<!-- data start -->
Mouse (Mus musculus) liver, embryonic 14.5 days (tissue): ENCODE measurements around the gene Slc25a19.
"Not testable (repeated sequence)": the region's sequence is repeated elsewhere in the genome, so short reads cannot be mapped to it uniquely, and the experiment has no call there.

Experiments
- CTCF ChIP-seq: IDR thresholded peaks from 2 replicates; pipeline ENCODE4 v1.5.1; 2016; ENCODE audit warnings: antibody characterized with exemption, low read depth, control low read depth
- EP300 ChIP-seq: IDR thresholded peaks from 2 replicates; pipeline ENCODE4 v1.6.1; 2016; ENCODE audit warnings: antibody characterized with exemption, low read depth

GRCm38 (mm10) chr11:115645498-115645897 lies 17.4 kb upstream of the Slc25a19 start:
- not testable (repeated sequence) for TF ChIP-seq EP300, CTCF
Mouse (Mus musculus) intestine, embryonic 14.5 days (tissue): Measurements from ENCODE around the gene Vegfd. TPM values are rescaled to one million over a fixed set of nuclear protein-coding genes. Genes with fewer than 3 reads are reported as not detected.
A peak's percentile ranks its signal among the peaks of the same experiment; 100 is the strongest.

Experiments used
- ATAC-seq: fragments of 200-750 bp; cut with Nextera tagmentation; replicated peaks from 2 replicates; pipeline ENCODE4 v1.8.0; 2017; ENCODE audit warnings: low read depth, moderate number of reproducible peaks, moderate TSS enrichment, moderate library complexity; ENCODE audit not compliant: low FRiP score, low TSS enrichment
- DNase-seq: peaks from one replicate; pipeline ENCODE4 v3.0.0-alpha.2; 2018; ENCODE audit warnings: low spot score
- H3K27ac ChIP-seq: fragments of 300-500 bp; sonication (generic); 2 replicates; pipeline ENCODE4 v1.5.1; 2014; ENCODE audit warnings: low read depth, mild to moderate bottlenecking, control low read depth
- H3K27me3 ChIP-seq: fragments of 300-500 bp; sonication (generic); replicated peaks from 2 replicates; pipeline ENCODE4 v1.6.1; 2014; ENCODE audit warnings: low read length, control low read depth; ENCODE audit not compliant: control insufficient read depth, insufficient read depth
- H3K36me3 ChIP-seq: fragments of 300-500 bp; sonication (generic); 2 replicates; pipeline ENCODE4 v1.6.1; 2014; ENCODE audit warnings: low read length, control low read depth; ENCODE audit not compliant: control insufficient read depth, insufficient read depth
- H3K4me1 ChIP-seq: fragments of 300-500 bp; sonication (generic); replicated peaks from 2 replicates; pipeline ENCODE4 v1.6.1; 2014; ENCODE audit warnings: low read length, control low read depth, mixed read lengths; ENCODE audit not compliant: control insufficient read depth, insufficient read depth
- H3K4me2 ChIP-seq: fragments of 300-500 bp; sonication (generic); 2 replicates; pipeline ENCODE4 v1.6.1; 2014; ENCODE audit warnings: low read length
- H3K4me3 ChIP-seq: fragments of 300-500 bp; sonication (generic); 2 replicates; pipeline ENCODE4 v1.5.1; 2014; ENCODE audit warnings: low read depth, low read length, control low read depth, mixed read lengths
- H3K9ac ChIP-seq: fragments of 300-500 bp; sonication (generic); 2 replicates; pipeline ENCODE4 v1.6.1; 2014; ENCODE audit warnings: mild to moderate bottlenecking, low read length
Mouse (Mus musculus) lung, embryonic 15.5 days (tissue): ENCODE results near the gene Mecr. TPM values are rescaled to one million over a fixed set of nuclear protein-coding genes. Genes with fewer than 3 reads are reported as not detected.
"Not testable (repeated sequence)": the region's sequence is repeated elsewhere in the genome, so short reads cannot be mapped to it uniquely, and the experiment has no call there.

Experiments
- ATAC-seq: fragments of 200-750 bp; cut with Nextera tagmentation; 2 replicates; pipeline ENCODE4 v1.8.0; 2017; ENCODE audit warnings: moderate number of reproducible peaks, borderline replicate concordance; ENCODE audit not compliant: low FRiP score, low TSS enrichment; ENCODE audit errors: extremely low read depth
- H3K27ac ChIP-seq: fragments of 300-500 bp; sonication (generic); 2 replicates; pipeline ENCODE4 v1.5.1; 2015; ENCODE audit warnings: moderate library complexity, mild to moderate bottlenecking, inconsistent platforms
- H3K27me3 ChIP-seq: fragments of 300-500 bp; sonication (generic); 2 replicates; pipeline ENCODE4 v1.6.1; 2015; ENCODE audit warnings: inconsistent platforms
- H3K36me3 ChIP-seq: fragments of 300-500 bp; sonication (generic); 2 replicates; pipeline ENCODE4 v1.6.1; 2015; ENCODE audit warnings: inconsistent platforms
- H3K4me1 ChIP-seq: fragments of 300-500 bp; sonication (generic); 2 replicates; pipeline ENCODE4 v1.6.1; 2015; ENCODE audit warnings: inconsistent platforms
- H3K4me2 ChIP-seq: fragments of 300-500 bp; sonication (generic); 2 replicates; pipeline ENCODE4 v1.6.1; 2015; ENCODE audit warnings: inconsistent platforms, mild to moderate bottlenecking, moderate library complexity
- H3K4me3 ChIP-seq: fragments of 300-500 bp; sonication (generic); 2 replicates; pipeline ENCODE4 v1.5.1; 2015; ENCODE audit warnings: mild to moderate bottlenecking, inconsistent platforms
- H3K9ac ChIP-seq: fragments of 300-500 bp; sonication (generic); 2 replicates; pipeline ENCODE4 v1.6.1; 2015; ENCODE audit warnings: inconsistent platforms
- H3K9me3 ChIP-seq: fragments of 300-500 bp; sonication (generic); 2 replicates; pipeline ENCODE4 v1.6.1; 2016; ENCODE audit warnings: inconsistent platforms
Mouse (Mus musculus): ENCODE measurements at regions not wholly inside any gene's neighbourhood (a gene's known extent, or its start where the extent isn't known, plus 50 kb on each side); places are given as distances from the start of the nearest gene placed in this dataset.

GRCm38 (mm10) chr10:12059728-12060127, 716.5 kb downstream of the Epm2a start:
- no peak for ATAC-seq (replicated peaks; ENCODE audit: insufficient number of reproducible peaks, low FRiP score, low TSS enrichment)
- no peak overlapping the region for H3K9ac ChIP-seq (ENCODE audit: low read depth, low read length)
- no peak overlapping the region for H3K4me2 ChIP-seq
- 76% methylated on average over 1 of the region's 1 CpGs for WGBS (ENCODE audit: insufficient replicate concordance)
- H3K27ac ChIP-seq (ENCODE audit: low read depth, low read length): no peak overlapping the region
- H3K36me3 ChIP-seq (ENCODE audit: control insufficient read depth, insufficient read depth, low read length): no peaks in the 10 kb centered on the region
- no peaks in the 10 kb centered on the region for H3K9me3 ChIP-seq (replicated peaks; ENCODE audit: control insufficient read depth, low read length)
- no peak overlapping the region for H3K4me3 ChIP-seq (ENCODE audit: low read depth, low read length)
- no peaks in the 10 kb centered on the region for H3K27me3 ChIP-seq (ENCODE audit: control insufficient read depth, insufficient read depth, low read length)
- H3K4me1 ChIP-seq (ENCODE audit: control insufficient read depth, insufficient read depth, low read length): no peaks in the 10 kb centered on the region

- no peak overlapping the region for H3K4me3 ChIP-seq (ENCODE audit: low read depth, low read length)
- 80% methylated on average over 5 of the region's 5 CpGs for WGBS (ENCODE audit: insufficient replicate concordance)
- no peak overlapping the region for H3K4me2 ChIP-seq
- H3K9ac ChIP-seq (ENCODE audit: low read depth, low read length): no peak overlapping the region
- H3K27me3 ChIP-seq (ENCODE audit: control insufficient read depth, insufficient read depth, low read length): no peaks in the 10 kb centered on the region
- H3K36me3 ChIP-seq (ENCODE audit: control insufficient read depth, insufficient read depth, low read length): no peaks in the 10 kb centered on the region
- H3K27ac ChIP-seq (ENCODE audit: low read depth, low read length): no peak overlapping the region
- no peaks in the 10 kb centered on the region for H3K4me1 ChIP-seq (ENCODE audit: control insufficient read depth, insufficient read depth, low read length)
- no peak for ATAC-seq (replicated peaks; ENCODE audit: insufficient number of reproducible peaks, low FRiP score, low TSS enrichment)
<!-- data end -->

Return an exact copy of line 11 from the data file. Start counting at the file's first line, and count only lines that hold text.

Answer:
- ATAC-seq: fragments of 200-750 bp; cut with Nextera tagmentation; replicated peaks from 2 replicates; pipeline ENCODE4 v1.8.0; 2017; ENCODE audit warnings: low read depth, moderate number of reproducible peaks, moderate TSS enrichment, moderate library complexity; ENCODE audit not compliant: low FRiP score, low TSS enrichment